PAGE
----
2013 Annual Report
1a.Objectives (from AD-416):
Develop rapid molecular diagnostic tools for the boxwood blight fungal pathogen.
1b.Approach (from AD-416):
Comprehensively test and validate two types of molecular detection assays, using both boxwood tissue and soil. First, an isothermal recombinase polymerase assay (RPA), a method that can be used where thermal cycling equipment is unavailable, will be developed for detection of Calonectria pseudonaviculata (C. ps). Second, two independently developed real-time PCR assays will be tested and compared across 2 different cycling platform for specificity, sensitivity, and assay validation. Specificity of real-time PCR and RPA assays will be tested and validated on a comprehensive set of DNA controls (DNA from multiple cultured C. ps. isolates, DNA extracted from other Calonectria species, DNA from symptomatic and asymptomatic boxwood tissues, and DNA from other known fungal boxwood pathogens). Positive control DNA (synthesized long oligonucleotides corresponding to C. ps. DNA sequences) will be validated for application as a positive control as a substitute for biologically derived positive control DNA. It will be determined whether real-time PCR and RPA assays can detect C. ps. in soil using DNA extracted from artificially infested soil and lower limits of detection established. The sensitivity of this tool will be assessed with soil spiked with other Cylindrocladium species. Outcomes from these studies will allow growers to more effectively manage this threatening disease in the field, eliminate pathogen spread, and minimize the potential for economic losses through crop destruction.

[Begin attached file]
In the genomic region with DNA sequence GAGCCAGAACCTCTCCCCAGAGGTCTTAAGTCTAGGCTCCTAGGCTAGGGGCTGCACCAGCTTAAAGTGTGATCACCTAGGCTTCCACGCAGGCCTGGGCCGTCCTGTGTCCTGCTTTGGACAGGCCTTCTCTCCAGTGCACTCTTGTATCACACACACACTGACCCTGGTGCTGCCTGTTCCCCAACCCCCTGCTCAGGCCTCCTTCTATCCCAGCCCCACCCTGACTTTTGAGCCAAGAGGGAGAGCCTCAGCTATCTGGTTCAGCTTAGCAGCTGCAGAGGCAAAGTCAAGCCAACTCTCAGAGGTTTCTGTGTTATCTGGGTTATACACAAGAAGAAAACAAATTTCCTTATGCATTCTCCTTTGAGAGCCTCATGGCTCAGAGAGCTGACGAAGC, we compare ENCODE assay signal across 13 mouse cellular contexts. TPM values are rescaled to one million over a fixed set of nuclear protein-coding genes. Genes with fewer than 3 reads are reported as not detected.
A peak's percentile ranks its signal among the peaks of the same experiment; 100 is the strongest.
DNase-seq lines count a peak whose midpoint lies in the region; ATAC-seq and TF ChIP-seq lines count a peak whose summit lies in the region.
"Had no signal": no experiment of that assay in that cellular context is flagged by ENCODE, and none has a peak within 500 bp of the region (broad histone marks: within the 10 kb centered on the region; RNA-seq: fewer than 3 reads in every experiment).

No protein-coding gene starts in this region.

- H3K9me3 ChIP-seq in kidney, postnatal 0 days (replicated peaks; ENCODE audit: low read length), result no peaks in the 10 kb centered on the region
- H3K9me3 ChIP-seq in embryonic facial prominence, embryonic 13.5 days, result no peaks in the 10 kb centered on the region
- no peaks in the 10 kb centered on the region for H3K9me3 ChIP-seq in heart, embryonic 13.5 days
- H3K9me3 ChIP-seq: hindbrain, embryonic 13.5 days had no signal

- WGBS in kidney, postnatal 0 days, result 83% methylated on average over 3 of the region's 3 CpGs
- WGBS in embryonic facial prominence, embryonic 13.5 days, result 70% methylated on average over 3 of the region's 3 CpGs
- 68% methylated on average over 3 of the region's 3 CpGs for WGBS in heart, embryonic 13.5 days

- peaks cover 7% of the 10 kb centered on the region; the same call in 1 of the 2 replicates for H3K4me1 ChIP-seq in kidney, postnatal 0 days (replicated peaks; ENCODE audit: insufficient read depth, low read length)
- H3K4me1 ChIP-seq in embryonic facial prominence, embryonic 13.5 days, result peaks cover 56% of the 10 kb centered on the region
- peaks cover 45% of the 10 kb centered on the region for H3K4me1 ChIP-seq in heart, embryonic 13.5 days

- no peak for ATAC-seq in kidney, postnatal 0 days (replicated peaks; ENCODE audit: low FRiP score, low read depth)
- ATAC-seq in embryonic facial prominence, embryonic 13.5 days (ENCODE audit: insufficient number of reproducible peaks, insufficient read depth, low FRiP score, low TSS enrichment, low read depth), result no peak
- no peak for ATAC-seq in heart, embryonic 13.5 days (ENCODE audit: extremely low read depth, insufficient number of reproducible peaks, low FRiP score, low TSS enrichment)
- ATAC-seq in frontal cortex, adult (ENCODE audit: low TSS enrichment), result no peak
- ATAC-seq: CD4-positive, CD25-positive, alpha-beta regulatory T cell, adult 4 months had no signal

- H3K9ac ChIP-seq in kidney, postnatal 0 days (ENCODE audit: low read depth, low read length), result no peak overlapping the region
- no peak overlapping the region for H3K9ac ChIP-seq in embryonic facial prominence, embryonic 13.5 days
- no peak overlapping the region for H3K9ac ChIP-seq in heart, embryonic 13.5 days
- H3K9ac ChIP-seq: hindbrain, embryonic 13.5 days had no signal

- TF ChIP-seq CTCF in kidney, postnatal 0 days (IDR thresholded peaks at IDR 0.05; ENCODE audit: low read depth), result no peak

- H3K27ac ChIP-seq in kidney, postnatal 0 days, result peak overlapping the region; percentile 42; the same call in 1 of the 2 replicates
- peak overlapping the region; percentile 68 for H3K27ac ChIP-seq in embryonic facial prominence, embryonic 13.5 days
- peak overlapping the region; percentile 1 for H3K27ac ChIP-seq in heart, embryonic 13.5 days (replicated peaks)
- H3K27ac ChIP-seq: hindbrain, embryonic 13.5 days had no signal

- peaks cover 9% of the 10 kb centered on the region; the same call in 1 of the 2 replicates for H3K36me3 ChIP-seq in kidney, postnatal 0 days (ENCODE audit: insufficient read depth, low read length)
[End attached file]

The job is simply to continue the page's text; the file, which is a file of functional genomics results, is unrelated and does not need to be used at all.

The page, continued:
A real-time PCR detection assay for the boxwood blight fungus Calonectria pseudonaviculata was developed based on the nucleotide sequence of the beta tubulin marker. Detection of C. pseudonaviculata was duplexed with a second assay as an internal control, capable of detecting the DNA of the boxwood host plant. Testing was performed using a sample of (1) C. pseudonaviculata collected from the U.S., United Kingdom, Italy, and New Zealand; (2) sister Calonectria; and (3) uninfected boxwood and unrelated fungal endophytes. The assay was shown as highly sensitive and specific in these assays. However, application of the assay for testing soil led to late cycle false positives, minimizing usefulness. A second assay was developed using the nucleotide sequence of the histone H3 marker, also coupled with the internal control for boxwood DNA. The histone H3 assay was shown as highly sensitive and specific in these assays, including the soil-based analyses.
A LAMP (loop mediated isothermal amplification) detection assay was developed based on the nucleotide sequence of the beta tubulin marker. Six sets of primer pairs were tested. A novel colorimetric detection method was developed simultaneously, for in-tube, visual detection of a positive reaction without the need for specialized equipment.